Oge Egbuonu is a filmmaker, producer and human rights activist. Ahead of the release of her directorial debut on Juneteenth, we sat down with Oge to talk through her process and the unconventional ways in which she approaches her work and life.
Tell us about your background.
I moved to Los Angeles about 8 years ago when I was working for a retail company. After quitting that job, I went through a form of depression for about 3 months. During that time that I discovered yoga. I fell completely in love with it; went through a training program for a year, got certified and started teaching throughout Los Angeles.
One day at the studio, I met a man named Ged Doherty. Ged asked me if I ever thought about working in film and music. Up until that point, I had no idea that he was a producing partner of Colin Firth’s. He and Colin offered me a position at their production company, Raindog. I immediately accepted and moved to London for 4 years. During this time, I helped produced two films: Eye in the Sky and Loving. Colin, Ged and I eventually parted ways and I moved back to Los Angeles; it was then that I was given the opportunity to direct this documentary (In)visible Portraits.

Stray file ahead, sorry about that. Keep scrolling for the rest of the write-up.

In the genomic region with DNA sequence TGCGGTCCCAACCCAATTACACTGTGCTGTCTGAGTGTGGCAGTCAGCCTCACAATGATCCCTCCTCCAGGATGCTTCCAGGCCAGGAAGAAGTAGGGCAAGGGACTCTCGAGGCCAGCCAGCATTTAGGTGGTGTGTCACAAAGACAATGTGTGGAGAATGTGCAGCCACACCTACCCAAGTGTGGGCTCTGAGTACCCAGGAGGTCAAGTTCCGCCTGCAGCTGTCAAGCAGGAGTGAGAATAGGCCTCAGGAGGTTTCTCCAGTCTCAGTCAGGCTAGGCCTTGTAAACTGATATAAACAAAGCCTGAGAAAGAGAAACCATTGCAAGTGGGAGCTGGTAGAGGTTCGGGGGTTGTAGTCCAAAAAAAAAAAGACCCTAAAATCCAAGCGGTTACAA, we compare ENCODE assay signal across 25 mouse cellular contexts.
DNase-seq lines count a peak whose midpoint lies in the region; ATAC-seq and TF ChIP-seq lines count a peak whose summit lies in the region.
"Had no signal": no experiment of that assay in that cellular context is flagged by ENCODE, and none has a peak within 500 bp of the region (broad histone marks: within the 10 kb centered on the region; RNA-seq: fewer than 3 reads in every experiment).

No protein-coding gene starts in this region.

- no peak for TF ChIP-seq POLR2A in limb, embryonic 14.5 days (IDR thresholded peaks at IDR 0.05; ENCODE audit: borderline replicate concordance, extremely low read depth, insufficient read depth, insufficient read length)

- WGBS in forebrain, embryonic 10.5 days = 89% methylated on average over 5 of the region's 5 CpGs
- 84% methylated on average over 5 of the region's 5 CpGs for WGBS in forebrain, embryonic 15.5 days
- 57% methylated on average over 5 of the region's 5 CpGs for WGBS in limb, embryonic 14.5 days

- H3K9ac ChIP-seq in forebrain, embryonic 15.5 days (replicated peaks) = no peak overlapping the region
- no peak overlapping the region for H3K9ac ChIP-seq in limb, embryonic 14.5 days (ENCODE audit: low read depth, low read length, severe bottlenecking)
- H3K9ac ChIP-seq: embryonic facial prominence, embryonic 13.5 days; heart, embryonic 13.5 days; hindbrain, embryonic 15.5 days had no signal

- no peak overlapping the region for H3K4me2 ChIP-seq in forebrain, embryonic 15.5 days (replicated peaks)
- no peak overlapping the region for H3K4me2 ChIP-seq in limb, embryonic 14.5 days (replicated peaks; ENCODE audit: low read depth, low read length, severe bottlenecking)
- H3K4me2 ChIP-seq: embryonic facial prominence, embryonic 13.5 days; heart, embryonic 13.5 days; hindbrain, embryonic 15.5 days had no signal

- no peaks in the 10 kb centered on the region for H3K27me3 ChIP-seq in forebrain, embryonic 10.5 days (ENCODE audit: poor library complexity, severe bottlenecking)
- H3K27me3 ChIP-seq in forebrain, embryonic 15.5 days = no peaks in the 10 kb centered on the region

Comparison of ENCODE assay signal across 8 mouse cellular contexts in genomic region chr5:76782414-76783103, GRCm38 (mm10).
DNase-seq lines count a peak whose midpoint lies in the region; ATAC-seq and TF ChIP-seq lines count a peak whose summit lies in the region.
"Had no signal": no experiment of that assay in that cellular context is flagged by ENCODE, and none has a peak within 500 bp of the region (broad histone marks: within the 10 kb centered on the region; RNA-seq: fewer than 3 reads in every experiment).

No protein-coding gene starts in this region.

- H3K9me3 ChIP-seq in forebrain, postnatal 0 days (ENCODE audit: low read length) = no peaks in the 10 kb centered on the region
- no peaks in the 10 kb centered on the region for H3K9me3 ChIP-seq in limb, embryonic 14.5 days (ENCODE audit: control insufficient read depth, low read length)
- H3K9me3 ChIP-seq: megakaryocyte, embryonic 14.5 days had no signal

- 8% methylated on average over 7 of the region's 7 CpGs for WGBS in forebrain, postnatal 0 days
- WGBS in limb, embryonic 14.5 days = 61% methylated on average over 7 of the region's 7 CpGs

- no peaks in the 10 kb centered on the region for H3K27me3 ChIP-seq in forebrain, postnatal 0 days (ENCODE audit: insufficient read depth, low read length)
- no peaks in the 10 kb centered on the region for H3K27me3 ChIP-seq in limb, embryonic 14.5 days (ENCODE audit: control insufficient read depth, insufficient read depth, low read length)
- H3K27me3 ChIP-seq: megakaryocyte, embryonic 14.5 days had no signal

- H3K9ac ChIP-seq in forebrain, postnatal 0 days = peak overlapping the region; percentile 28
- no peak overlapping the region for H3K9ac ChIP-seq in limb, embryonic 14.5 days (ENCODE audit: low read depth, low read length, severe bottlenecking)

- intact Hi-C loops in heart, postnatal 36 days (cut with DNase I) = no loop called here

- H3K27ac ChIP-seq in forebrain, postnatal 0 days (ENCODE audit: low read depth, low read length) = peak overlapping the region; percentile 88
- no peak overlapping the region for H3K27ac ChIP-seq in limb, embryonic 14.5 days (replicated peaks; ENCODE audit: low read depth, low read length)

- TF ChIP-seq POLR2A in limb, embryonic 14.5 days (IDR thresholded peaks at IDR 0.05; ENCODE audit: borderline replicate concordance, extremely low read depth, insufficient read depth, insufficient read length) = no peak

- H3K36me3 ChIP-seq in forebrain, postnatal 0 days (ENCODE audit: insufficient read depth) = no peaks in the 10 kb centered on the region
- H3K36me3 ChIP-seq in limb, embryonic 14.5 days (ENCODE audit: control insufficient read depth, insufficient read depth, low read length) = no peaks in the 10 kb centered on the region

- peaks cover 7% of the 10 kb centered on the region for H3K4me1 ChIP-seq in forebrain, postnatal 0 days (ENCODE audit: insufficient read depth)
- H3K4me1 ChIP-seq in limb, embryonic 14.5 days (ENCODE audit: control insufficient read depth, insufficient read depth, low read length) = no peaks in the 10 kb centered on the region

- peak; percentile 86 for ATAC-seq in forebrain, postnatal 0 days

You’ve described your approach to life and film as ‘unconventional.’ Can you tell us a bit about what you mean by that? Why is being unconventional a philosophy of yours?